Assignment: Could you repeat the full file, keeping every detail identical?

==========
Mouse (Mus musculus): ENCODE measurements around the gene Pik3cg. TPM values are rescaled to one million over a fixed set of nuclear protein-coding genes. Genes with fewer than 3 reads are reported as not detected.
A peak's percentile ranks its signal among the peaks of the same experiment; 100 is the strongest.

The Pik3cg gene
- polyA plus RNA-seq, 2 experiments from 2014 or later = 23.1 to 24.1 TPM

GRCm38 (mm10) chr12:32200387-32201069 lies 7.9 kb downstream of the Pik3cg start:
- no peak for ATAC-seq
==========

Mouse (Mus musculus): ENCODE measurements around the gene Pik3cg. TPM values are rescaled to one million over a fixed set of nuclear protein-coding genes. Genes with fewer than 3 reads are reported as not detected.
A peak's percentile ranks its signal among the peaks of the same experiment; 100 is the strongest.

The Pik3cg gene
- polyA plus RNA-seq, 2 experiments from 2014 or later = 23.1 to 24.1 TPM

GRCm38 (mm10) chr12:32200387-32201069 lies 7.9 kb downstream of the Pik3cg start:
- no peak for ATAC-seq